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FIFA World Cup 2018: Who are the dirtiest players in the game?

To look at who are the dirtiest players at the FIFA World Cup 2018, an analysis was done of players in the 32 teams and their disciplinary record in club football over the past four seasons.

football Updated: Jun 12, 2018 14:40 IST
Shijith Kunhitty
Shijith Kunhitty
Hindustan Times, New Delhi
FIFA World Cup 2018,FIFA World Cup,Sergio Ramos
Spain's Diego Costa and Sergio Ramos are two players not afraid to resort to the dark arts when they deem it necessary. (REUTERS)

These are the players we love to hate. The ones who deliberately foul opposition forwards as they’re clear on goal. The ones who have no issues taking one for the team if it helps gain an advantage.

These are also the ones who have the red mist descend on them and end up as liabilities for their teams.

All teams have one or two of them. It might be argued that every team needs players like them around if you want to win matches.

It could also be argued that football isn’t all about skill and grace. It’s also about resorting to the dark arts if the situation demands it.

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To look at who are the dirtiest players at the FIFA World Cup 2018, we looked at the players of the 32 teams and their disciplinary record in club football over the past four seasons.

This is roughly the period since the last World Cup in June-July 2014. It must be noted that because of the way seasons in South America and Scandinavia are structured, the data might include a few months before the 2014 World Cup too. Data from Transfermarkt.co.uk was used in this analysis.

We tallied the number of yellow and red cards players have accumulated since the last World Cup while playing for their clubs.

The reasoning being that since World Cup players would have played more club football than national team football over the past four years, club football might give us a better idea of how prone these players are to getting yellow and red cards.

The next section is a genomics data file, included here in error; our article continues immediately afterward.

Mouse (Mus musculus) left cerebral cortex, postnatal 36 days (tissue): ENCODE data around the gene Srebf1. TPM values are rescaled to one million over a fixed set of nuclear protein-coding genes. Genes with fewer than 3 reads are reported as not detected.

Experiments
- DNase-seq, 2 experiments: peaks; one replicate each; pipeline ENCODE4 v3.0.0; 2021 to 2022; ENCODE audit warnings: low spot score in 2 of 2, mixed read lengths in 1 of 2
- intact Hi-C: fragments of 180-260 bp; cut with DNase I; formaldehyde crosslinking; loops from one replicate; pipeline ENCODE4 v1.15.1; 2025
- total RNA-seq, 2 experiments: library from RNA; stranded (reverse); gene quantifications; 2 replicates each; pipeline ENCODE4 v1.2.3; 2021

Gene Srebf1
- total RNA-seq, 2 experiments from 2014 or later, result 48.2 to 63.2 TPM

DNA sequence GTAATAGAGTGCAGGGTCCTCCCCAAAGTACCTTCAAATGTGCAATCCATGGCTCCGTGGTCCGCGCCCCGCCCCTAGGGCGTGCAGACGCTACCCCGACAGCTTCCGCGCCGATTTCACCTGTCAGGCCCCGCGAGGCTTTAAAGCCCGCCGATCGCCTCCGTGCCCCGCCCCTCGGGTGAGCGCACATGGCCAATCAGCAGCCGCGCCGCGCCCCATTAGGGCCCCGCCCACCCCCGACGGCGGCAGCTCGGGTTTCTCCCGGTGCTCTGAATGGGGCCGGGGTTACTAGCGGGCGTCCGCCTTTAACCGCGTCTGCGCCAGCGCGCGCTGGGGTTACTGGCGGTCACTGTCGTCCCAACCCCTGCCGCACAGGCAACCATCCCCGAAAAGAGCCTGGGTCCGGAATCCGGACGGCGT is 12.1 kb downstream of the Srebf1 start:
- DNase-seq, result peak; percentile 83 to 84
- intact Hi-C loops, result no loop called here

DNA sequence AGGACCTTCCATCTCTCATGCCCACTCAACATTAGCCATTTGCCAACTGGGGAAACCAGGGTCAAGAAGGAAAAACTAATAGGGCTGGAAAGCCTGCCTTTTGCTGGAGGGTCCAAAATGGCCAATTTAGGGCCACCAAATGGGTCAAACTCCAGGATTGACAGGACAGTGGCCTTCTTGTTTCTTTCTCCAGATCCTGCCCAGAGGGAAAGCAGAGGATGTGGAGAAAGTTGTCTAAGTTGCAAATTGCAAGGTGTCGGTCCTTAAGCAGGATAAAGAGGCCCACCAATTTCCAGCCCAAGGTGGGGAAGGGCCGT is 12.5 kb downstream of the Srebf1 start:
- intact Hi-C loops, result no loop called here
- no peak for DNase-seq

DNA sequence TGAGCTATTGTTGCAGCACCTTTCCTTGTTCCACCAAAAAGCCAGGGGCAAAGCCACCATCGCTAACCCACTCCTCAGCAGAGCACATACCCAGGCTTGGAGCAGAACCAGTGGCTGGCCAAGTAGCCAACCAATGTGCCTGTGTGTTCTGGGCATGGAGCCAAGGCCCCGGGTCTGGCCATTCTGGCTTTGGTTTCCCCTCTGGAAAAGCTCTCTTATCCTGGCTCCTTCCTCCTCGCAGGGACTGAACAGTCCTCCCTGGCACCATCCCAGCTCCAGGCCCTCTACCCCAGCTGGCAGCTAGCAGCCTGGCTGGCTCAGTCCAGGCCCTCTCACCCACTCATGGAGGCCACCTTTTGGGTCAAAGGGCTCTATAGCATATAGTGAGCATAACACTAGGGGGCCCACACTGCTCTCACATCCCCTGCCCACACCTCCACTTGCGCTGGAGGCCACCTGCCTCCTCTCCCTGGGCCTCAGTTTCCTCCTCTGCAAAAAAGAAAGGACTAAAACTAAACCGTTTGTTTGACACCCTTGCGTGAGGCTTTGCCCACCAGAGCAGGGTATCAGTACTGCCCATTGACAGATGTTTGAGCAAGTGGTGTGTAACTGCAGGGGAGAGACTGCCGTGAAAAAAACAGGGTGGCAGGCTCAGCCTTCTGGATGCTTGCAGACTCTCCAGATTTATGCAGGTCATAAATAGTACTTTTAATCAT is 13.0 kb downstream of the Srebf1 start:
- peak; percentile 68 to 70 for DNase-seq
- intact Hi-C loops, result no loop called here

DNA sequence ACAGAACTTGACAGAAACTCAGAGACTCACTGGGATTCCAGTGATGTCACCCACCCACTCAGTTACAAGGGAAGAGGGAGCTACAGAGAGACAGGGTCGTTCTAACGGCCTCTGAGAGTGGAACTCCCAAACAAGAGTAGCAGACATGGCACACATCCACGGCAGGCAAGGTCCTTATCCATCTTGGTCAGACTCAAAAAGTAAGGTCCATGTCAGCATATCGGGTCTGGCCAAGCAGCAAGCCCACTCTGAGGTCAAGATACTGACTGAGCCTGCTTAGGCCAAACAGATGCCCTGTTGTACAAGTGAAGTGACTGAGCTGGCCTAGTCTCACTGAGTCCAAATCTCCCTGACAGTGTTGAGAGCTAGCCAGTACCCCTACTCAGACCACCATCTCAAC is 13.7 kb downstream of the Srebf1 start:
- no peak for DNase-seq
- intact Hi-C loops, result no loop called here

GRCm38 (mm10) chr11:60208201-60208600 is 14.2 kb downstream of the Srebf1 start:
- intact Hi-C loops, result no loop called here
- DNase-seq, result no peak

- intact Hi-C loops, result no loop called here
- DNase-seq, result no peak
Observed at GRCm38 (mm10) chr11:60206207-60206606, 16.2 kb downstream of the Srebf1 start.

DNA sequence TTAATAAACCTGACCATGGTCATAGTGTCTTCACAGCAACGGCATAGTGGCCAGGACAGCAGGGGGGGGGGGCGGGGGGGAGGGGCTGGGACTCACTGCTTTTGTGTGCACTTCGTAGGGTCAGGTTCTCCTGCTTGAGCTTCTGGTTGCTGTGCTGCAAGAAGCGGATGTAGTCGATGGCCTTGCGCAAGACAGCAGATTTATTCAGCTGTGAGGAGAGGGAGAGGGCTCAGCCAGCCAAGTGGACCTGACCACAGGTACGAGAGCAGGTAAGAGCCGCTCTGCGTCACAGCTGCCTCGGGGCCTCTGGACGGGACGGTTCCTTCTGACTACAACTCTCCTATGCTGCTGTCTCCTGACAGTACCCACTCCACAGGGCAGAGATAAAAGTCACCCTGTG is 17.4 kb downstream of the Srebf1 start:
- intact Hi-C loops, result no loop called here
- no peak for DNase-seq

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Looking at the players who have got the most yellow and red cards over the past four seasons, it might be no surprise to see who’s on top.

Sergio Ramos of Spain, who has been in the news recently for the injuries caused to the Liverpool players Mohamed Salah and Loris Karius in the 2018 Champions League final.

He has accumulated 63 yellows or red cards in 161 club matches for Real Madrid and his clubmate and national teammate Dani Carvajal isn’t far behind. Carvajal has received a yellow or red card 58 times during the same period over 155 matches.

Who are the dirtiest World Cup players?

The table below shows the World Cup players with the most yellow or red cards over the past four seasons for their clubs. This table has the top 10.

Who are the dirtiest World Cup players
The table below shows the World Cup players with the most yellow or red cards over the past four seasons for their clubs. This table has the top 10.
Player NamePresent ClubClub matchesCards (Yellows + Reds)
Sergio Ramos (Spain)Real Madrid (ESP)16163
Dani Carvajal (Spain)Real Madrid (ESP)15558
Enzo Perez (Argentina)River Plate (ARG)12055
Gabriel Mercado (Argentina)Sevilla FC (ESP)15754
Casemiro (Brazil)Real Madrid (ESP)16654
David Guzman (Costa Rica)Portland Timbers (USA)13153
Granit Xhaka (Switzerland)Arsenal (ENG)17252
Nicolas Otamendi (Argentina)Manchester City (ENG)18849
Gerard Pique (Spain)FC Barcelona (ESP)18049
Ever Banega (Argentina)Sevilla FC (ESP)18348
Source: Transfermarkt.co.uk

Third in the table is Enzo Perez, an Argentian midfielder who has just been drafted into the national team squad to replace the injured Manuel Lanzini.

Almost all the players in top 10 are defenders or defensive midfielders for their clubs, but it is surprising to see a creative midfield player such as Ever Banega of Argentina in the top 10 list too.

The thing though about adding up cards like this is that it doesn’t take into account the differing amounts of time various players would have played.

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So to equalise that and give us a way of fairly comparing the players, we can take a look at the rate at which players get a card.